I feel that the jewel of my book is the Uniqueness item. It offers something fresh. On the first hand it’s inspired in a still-unexplored historical setting; and secondly instead of a “magic system” (so very popular these days) I rather opted for something that resembles more a “drug system” (and since I am a pharmacist – on the side – I believe I can exploit this well).

    This course has given me a clear perspective on how and where to break into the genre’s niche. I know what features of my book to use as the spear’s tip.

    What problem does it solve? It gives fantasy readers something fresh and with a clear voice!

  • What is my target audience? Educators, Parents, youth workers and 21st century employers.

    What is the Pain of my target audience? The disconnect between today’s generation (Gen Z) and the adults in their lives. Youth entering the workforce unprepared for the new workplace.

    How do you plan to solve the pain or problem? Awaken and show adults how to understand, connect and communicate with today’s youth.
    For youth put them in touch with their internal assets and how to formulate and execute short, medium and long term goals in reaching their dreams. Guide youth to develop critical thinking, creativity, communication skills and the ability to collaborate; preparing the for 21st century careers and realizing their dreams.

  • As a romance writer my target audience is women 35-70 who are looking for an escape, easy reading and a romantic fantasy. Their pain could be boredom or the need for more romance or the need for more romantic fantasy (not a realistic romance). My solution is to make my heroes larger than life – handsome, powerful, rich – but sensitive. Every woman’s fantasy. To appeal the younger age range, my women are sassy and smart and in the working world, but there is a little “Cinderella” aspect that appeals to older women.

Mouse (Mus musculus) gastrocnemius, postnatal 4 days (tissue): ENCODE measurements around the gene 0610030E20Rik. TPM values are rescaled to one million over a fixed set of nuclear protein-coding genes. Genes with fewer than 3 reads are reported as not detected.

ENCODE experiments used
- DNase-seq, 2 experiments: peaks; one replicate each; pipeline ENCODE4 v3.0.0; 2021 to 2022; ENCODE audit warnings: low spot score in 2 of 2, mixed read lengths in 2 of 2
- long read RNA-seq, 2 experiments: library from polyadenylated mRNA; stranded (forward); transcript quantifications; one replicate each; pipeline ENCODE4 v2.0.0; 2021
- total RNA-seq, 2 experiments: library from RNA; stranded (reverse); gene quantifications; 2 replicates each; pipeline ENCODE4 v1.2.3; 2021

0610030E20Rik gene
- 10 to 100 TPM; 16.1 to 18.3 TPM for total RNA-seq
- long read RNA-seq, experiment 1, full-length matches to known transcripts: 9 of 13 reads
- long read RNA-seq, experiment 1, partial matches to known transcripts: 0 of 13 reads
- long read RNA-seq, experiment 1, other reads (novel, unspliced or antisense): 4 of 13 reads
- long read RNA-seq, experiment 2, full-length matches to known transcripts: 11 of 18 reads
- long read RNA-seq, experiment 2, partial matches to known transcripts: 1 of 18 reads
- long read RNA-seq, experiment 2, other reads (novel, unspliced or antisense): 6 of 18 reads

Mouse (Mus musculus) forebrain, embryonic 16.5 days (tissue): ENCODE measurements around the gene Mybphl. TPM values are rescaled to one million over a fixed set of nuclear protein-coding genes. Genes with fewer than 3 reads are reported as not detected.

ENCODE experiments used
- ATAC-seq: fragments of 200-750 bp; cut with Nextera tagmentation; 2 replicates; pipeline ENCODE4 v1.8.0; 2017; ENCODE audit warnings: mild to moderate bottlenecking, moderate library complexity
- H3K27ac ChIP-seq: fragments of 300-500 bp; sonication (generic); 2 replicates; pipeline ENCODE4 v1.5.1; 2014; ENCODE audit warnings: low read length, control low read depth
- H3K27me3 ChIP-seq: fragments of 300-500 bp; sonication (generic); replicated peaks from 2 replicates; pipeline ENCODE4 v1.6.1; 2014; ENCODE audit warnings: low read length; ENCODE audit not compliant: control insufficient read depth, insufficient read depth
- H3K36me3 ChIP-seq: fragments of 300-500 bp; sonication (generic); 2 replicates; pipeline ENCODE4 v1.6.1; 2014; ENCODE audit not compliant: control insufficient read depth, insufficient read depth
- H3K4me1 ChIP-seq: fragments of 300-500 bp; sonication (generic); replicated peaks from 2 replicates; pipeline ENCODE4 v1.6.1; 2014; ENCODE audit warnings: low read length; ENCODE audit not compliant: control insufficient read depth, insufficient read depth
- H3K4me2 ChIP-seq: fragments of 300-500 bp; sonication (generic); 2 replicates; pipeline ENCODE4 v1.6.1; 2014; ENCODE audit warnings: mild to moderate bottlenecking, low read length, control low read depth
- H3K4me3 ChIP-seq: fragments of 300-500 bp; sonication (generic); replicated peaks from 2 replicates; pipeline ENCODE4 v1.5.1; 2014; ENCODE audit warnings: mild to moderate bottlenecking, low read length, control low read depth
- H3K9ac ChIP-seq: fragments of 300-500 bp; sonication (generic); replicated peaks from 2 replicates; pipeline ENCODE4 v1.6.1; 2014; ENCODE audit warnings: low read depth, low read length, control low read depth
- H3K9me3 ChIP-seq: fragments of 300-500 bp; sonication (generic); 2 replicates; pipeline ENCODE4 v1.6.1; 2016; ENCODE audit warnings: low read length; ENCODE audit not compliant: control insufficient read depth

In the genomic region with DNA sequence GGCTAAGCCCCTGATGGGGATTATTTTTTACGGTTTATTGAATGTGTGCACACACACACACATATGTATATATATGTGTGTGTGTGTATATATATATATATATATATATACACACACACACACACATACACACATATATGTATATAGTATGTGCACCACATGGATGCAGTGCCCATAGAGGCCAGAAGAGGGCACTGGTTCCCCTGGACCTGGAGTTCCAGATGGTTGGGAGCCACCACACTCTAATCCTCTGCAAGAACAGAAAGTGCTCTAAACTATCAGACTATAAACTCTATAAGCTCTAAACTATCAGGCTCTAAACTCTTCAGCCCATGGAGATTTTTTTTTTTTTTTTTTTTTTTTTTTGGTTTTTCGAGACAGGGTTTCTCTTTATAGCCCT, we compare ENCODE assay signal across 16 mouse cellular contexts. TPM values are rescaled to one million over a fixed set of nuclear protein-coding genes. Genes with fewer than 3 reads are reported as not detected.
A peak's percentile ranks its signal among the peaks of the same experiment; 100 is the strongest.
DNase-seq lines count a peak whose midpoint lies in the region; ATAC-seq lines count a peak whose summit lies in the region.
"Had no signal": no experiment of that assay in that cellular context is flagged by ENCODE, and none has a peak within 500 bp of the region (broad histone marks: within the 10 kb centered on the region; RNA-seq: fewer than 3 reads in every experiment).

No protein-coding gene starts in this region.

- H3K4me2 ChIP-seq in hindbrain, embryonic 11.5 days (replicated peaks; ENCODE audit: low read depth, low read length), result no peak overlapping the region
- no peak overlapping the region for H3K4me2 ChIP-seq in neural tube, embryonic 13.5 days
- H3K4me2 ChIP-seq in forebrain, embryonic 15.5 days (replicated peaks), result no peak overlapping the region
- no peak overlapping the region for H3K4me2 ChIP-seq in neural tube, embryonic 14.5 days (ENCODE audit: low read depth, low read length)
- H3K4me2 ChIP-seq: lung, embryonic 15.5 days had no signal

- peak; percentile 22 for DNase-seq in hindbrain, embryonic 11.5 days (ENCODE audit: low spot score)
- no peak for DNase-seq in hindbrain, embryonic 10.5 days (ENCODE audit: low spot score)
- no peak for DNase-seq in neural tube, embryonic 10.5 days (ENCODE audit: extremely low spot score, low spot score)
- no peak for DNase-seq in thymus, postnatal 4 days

• 1. Who is your target audience?
    Adult men and women who find reading mysteries and thillers entertaining and enjoyable.
    2. What is the PAIN your target audience has?
    Like Mirel above alluded to, I don’t see a fiction book solving a problem (a matter or situation regarded as unwelcome or harmful and needing to be dealt with and overcome) but as something that meets a need or desire for entertainment or diversion.
    3. How do you plan to SOLVE this pain or problem?
    Leverage my unique perspective as a retired police officer to write mysteries that are realistic, suspenseful, technically accurate, and that feature compelling, believable characters.

  • Who is your target audience?

    My target audience is people who are in their second marriage and are struggling with their marriage. From my studies, I have found that these are usually people in the first 1-5 years of marriage. After that time, they are usually divorced or they have worked things out.

    What is the PAIN your target audience has?

    The pain they have are struggling in their marriage and they feel sad and/or angry that they are not happier in the marriage. Common issues are feeling incompatible with their spouse, arguments over stepchildren and not being over the past.

    How do you plan to SOLVE this pain or problem?

    I go through many of these issues chapter by chapter and give my own example, examples from interviews with other couples, as well as suggestions on how to solve these issues. At the end of every chapter, I have a set of reflection questions or an exercise that relates to the content of the book.

  • 1. Who is your target audience ?
    My target audience are adult readers who find reading romantic erotica enticing and enjoyable.

    2. What is your readers pain?
    I think a fiction book doesn’t solve a particular problem. Rather entertains anyone who is bored and is looking for a specific genre (romance erotica) to get entertained.

    3. How does my book solve the pain?
    I rely my expertise on real life situations which readers can relate to. And portray realistic fantasies which many people only dream of.